Wednesday, October 12, 2016

The Dell. Where birding dreams go to die.

Easterly wind, Norfolk rammed with rarities, Holkham pines, stretching about 4km from Burnham Overy dunes in the west to Wells in the east is probably the pre-eminent woodland in the UK for rare birds in Autumn. Lady Ann Drive is smack in the middle and its here I pitch up at around 10 am.

For the morning I head west to look for a Radde's Warbler. It appears to have gone, but never mind I see four Yellow Browed Warblers, a cracking Firecrest, and out on the dunes a distant but clearly visible Great Grey Shrike, a Redstart, a Great White Egret in an adjacent ditch, and oodles of Thrushes and Starlings including my first Fieldfare of the winter and sufficient Song Thrush and Blackbird to mean they are clearly migrants.

The Road to the Dell is paved with good intentions.
But rarity-central is The Dell, at the other end of the pines. Yesterday it held Arctic Warbler, Radde's Warbler, and Olive Backed Pipit. the OBP has been seen today so off I yomp, ignoring calling YBWs on the way. I arrive to find a lot of morose and downcast birders standing gloomily around, and a huddle of people staring forlornly at a small grassy thicket. The pipit was seen just here, briefly, hours ago. And so it continues, with masses of Robins and Goldcrests, some Blackcaps and Chiffchaffs and a constant stream of thrushes overhead, but compared to the morning there is nothing.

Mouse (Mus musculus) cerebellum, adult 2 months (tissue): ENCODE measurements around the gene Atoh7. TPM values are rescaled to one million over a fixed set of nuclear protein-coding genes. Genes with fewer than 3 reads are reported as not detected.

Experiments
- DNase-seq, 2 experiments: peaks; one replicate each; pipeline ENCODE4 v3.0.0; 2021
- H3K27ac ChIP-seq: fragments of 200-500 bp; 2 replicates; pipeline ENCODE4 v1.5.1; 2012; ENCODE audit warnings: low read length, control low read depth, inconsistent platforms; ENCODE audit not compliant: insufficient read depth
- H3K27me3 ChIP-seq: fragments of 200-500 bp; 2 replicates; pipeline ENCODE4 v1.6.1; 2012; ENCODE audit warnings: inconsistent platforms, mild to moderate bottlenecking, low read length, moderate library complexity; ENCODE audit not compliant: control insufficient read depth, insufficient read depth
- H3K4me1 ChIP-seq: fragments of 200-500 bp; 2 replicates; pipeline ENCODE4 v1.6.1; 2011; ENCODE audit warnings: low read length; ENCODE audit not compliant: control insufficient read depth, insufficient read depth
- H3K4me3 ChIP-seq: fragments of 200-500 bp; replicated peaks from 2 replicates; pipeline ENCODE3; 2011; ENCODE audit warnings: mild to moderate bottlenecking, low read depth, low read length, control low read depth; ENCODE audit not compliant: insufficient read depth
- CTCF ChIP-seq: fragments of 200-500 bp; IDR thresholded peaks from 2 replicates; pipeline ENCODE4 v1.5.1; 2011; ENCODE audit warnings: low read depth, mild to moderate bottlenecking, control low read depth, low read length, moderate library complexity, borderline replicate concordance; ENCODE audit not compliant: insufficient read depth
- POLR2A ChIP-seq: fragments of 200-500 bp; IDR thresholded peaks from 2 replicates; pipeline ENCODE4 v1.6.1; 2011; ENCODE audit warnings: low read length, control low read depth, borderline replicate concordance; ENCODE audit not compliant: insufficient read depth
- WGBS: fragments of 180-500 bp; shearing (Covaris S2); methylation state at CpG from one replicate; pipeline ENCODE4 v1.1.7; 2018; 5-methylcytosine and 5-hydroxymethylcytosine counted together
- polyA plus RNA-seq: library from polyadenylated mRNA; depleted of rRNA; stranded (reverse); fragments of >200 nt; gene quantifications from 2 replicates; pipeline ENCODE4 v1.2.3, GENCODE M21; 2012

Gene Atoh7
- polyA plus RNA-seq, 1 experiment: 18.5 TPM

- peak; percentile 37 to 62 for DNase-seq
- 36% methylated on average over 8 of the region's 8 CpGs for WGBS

This is not the first time I've struggled in the Dell. I wonder seriously what the ratio of birds reported to birds seen is, i.e. of the fifty or so birders who pass through the Dell on a day in October, how many actually see whatever the star bird is? Its a Bermuda triangle for rarities. It was so much easier in my student days bashing the Yorkshire coast. Far fewer bushes to bash for about the same number of rarities.

The Olive-Backed Pipit was here. And may still be here. Who knows?
Perhaps I'll just do the reserves next time. Clearly signposted easy-to-see birds. Or stick to the dunes.

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